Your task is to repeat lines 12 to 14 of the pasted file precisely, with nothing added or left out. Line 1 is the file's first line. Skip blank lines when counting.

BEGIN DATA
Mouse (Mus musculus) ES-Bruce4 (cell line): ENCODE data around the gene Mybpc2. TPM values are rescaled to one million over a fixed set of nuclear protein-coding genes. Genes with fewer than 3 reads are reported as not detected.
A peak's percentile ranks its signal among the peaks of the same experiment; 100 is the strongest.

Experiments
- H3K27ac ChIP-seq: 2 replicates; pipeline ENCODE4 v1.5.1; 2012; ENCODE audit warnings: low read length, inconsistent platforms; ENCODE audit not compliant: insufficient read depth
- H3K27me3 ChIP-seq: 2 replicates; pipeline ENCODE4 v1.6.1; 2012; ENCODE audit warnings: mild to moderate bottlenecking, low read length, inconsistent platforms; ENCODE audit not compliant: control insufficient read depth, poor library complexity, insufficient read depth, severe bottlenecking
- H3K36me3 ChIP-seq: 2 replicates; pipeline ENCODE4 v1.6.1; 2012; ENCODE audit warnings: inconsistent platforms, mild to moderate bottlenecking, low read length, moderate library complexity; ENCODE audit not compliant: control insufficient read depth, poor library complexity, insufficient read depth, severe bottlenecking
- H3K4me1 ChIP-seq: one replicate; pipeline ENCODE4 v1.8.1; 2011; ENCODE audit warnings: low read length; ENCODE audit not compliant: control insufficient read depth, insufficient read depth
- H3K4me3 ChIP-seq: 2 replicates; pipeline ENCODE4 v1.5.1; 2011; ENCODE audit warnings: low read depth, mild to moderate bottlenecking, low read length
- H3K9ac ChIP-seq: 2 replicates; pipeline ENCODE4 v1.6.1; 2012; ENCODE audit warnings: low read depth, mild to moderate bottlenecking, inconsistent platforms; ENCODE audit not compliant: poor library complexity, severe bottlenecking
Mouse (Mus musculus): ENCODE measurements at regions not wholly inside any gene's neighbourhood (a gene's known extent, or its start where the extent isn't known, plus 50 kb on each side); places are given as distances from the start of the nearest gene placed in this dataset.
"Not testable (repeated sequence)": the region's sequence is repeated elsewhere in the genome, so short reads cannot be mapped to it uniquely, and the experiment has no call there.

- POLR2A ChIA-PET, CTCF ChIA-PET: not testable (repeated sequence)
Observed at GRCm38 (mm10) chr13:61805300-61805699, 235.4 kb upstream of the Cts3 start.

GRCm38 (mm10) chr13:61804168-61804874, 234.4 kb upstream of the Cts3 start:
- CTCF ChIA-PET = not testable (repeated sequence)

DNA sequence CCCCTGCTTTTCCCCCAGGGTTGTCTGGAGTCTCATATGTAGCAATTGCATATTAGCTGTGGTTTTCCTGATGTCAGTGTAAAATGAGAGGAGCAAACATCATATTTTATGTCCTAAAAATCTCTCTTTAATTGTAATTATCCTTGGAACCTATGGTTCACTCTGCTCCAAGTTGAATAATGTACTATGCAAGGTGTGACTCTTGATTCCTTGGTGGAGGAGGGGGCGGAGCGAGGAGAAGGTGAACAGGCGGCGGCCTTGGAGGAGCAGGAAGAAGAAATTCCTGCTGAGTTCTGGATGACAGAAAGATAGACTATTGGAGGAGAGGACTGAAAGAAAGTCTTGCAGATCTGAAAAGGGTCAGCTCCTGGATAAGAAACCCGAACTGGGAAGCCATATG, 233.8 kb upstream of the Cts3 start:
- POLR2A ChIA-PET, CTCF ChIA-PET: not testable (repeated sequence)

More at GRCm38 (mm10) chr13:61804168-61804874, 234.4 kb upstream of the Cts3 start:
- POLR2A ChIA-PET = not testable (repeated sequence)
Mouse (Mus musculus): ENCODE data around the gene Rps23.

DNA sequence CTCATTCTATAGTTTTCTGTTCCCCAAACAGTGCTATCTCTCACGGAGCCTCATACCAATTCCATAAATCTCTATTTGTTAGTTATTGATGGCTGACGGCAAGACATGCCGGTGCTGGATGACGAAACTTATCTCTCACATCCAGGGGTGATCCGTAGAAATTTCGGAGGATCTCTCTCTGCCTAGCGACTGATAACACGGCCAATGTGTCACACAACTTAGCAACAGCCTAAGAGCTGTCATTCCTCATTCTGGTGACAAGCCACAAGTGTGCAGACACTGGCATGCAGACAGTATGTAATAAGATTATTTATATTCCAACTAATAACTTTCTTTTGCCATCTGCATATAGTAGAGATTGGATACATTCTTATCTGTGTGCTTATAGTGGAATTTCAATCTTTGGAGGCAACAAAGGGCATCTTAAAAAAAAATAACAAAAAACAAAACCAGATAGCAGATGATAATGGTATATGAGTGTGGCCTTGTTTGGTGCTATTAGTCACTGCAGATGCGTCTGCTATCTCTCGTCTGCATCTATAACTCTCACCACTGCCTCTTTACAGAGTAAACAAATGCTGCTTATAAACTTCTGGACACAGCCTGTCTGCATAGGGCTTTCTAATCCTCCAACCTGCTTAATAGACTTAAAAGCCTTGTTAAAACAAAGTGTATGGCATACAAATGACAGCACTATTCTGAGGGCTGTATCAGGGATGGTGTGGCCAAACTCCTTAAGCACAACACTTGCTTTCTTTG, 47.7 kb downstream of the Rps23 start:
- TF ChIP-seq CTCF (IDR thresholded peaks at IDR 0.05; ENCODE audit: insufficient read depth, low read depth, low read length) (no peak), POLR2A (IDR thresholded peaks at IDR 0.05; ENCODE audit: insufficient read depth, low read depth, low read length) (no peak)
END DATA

- POLR2A ChIA-PET, CTCF ChIA-PET: not testable (repeated sequence)
Observed at GRCm38 (mm10) chr13:61805300-61805699, 235.4 kb upstream of the Cts3 start.

GRCm38 (mm10) chr13:61804168-61804874, 234.4 kb upstream of the Cts3 start: